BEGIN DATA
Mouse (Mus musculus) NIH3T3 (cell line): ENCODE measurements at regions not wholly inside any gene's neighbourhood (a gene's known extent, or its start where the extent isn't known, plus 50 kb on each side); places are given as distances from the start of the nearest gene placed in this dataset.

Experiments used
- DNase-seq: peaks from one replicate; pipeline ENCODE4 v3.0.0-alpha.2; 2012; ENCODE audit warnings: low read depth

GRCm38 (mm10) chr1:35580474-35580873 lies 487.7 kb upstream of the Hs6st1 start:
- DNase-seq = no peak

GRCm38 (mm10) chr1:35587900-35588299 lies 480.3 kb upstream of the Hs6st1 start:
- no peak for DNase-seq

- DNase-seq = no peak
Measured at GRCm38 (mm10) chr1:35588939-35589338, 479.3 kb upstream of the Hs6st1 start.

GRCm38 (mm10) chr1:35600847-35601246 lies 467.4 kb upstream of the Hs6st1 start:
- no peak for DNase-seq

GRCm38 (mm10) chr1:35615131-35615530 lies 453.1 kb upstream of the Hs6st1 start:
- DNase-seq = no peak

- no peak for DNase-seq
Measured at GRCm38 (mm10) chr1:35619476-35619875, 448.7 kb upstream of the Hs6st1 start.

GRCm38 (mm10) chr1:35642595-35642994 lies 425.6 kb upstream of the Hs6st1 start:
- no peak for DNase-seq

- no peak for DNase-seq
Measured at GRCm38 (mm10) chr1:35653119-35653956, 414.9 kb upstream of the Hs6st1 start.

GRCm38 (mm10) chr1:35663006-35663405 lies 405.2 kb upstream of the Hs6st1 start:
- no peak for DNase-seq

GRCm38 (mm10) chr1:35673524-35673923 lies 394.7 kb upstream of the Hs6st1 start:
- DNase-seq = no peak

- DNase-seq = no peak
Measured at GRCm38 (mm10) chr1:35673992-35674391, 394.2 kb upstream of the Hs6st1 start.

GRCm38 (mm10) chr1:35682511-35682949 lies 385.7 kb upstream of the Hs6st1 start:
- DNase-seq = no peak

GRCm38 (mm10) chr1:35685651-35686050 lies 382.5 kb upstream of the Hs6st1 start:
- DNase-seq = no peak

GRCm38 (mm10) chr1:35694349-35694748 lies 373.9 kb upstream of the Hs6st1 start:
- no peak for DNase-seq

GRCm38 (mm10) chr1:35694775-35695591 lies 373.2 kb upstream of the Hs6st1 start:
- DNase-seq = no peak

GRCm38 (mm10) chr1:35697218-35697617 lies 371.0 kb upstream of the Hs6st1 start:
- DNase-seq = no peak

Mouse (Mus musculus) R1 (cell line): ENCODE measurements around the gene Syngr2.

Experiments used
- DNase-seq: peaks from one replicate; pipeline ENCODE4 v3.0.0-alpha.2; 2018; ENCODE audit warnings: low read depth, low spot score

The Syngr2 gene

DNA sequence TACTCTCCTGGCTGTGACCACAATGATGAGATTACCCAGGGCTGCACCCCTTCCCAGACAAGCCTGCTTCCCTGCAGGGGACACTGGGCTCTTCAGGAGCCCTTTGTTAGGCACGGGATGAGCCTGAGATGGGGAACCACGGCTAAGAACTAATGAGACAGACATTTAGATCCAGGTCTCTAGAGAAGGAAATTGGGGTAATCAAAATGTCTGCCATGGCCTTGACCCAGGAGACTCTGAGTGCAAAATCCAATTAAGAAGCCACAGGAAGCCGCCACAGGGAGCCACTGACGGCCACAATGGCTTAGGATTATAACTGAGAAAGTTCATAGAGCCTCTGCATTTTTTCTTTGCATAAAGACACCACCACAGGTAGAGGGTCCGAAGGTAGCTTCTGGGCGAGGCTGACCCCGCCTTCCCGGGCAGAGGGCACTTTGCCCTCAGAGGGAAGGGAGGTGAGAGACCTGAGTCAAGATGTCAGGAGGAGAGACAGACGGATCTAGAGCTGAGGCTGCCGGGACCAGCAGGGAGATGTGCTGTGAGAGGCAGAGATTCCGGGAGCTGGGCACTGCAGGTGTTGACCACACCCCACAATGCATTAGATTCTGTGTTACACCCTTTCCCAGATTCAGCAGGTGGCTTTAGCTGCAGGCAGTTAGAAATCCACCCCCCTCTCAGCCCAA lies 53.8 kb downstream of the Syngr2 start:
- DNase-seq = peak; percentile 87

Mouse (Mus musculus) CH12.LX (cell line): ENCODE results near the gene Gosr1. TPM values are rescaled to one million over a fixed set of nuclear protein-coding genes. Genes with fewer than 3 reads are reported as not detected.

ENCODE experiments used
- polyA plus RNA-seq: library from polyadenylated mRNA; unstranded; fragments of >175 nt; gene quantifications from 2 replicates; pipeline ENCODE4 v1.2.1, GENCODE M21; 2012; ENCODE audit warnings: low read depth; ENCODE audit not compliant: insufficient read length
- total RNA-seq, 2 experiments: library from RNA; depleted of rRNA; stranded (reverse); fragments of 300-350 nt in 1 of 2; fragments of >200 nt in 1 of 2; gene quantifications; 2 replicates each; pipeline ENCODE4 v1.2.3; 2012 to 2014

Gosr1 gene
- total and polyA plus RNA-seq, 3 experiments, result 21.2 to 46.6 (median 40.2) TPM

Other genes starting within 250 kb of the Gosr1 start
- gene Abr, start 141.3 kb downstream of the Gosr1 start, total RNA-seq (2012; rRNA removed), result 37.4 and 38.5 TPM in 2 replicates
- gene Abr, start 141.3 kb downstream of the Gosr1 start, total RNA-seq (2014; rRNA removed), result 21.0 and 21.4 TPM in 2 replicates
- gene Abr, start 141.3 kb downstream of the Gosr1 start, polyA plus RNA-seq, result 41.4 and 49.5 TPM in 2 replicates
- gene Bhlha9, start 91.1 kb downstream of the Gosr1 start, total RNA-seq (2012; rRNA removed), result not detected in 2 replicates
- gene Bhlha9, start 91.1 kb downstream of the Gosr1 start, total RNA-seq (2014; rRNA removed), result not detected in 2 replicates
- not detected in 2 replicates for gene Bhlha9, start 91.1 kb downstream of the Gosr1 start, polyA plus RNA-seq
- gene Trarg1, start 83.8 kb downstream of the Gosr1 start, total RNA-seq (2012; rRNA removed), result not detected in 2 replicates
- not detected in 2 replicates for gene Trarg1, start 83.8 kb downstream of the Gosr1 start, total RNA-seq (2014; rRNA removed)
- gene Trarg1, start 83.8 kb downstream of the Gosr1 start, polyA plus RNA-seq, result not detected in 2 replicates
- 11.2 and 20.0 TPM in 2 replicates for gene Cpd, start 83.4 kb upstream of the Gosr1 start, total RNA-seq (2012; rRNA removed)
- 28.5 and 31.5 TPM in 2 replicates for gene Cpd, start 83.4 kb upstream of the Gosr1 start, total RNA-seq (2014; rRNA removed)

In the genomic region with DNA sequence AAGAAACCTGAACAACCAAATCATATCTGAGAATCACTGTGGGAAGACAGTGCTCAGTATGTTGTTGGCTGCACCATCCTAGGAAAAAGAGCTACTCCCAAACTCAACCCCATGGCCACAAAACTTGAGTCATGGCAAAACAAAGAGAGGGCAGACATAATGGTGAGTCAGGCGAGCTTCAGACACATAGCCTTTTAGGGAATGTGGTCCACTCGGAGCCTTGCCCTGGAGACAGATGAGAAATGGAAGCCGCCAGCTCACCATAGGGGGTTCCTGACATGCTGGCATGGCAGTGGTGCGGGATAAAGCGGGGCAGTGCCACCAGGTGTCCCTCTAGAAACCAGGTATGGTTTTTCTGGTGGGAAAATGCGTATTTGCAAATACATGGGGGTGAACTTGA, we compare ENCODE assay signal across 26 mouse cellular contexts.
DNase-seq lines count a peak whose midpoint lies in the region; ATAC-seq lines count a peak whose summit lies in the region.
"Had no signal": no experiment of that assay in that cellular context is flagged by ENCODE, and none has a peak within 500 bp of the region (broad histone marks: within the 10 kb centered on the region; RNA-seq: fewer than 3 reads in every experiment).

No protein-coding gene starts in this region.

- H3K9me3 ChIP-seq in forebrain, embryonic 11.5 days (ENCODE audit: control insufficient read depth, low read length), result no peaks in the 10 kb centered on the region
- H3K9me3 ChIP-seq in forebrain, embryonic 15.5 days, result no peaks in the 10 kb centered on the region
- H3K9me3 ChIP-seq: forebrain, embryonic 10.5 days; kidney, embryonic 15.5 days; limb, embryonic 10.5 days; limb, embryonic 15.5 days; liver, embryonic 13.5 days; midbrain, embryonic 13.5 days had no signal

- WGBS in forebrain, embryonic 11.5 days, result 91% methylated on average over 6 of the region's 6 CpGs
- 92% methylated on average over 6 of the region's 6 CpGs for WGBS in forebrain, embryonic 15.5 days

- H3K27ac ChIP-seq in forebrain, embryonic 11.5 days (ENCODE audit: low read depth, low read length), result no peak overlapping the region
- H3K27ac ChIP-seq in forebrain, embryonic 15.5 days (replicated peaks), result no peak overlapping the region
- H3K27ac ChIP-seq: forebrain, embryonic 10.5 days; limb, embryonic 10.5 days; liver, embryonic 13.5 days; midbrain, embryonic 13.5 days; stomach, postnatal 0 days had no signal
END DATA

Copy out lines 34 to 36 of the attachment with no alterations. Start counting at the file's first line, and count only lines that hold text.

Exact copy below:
GRCm38 (mm10) chr1:35697218-35697617 lies 371.0 kb upstream of the Hs6st1 start:
- DNase-seq = no peak

Mouse (Mus musculus) R1 (cell line): ENCODE measurements around the gene Syngr2.